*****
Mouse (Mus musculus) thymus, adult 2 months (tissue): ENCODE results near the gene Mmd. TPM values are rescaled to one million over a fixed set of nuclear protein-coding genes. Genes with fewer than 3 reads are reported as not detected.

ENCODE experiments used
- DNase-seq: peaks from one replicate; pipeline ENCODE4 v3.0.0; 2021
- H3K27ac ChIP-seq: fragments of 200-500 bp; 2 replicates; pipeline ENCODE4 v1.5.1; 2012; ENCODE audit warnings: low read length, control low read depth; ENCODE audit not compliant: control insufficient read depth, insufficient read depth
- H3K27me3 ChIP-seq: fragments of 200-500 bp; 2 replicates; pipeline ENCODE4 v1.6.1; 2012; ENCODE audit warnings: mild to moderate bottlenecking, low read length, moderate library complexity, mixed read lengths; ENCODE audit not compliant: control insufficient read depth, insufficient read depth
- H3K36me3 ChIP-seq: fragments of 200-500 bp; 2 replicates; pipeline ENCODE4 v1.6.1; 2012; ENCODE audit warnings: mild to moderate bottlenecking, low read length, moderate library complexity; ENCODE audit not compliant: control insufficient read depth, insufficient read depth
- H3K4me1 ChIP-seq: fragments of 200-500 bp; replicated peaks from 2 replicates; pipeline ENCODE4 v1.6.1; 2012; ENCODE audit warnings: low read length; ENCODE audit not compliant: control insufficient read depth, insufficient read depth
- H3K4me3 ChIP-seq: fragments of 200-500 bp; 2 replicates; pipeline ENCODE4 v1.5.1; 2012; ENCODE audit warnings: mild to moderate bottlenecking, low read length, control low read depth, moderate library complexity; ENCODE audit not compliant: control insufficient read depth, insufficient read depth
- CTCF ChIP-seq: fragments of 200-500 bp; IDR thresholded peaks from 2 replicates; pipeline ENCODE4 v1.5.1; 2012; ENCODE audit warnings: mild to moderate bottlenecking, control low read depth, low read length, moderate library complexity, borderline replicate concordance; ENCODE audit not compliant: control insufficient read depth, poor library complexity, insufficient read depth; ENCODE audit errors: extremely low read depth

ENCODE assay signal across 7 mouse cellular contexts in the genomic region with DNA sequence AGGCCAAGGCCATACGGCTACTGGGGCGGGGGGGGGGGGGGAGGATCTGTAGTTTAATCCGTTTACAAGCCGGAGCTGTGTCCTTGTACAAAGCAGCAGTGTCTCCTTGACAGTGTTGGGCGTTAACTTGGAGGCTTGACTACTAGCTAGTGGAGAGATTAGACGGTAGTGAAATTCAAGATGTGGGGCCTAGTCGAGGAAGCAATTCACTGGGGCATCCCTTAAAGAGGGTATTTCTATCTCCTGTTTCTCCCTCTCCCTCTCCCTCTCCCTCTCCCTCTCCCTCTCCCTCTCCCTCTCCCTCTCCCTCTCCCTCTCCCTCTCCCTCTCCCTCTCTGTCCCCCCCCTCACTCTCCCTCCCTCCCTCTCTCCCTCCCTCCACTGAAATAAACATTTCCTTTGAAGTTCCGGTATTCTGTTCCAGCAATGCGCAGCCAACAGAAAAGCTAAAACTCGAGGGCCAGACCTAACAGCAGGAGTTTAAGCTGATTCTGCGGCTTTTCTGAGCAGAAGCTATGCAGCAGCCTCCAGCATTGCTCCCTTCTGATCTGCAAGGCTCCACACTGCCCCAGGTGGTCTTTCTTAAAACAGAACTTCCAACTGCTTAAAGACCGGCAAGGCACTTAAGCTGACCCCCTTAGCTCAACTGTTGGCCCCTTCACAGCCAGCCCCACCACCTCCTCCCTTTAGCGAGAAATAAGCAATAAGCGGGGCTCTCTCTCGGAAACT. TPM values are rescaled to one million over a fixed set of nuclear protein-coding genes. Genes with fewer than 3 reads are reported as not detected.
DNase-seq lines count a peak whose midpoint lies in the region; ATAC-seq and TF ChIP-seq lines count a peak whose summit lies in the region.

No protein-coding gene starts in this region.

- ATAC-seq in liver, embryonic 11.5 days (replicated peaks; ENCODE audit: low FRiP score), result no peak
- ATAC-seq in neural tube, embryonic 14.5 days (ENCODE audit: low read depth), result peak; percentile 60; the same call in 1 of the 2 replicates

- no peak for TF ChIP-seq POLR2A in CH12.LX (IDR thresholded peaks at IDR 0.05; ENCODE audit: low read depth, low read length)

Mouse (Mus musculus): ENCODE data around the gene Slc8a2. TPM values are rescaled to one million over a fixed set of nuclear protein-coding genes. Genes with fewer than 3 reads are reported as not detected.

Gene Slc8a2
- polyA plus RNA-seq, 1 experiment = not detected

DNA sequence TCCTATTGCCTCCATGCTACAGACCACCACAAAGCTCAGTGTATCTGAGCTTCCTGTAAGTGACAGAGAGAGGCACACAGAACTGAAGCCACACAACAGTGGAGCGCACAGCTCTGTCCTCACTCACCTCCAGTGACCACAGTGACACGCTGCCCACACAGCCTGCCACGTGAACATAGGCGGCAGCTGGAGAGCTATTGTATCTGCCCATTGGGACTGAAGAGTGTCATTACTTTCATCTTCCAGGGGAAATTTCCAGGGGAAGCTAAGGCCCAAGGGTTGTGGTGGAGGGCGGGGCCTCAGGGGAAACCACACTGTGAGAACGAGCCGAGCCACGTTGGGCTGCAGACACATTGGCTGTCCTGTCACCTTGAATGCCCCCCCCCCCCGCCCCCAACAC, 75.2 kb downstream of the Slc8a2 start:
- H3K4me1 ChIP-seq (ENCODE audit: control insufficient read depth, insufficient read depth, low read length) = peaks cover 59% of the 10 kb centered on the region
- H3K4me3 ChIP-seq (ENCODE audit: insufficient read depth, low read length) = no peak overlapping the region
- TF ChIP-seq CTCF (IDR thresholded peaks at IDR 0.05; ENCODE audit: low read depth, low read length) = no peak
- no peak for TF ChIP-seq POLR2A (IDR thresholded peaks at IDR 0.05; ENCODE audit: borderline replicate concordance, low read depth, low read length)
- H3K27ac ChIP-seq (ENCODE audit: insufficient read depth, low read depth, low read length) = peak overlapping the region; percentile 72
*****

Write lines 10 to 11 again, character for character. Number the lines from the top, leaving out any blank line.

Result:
ENCODE assay signal across 7 mouse cellular contexts in the genomic region with DNA sequence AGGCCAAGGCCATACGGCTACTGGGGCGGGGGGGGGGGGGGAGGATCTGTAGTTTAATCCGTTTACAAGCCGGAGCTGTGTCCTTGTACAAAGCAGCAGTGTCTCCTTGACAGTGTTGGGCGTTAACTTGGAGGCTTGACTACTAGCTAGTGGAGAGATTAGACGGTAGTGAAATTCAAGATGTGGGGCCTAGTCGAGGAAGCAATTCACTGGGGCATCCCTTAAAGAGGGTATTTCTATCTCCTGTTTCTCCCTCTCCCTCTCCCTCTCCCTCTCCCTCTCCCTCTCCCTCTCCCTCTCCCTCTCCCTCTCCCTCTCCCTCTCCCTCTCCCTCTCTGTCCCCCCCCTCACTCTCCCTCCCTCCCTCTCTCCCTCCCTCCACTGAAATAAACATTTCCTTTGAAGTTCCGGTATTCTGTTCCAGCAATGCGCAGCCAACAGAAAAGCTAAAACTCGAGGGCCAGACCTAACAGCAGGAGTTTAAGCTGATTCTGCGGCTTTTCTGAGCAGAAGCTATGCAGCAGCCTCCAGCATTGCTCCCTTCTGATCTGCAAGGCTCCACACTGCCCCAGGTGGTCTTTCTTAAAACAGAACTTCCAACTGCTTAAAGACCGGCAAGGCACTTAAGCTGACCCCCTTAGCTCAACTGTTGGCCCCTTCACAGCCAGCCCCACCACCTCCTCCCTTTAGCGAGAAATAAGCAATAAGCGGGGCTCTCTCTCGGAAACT. TPM values are rescaled to one million over a fixed set of nuclear protein-coding genes. Genes with fewer than 3 reads are reported as not detected.
DNase-seq lines count a peak whose midpoint lies in the region; ATAC-seq and TF ChIP-seq lines count a peak whose summit lies in the region.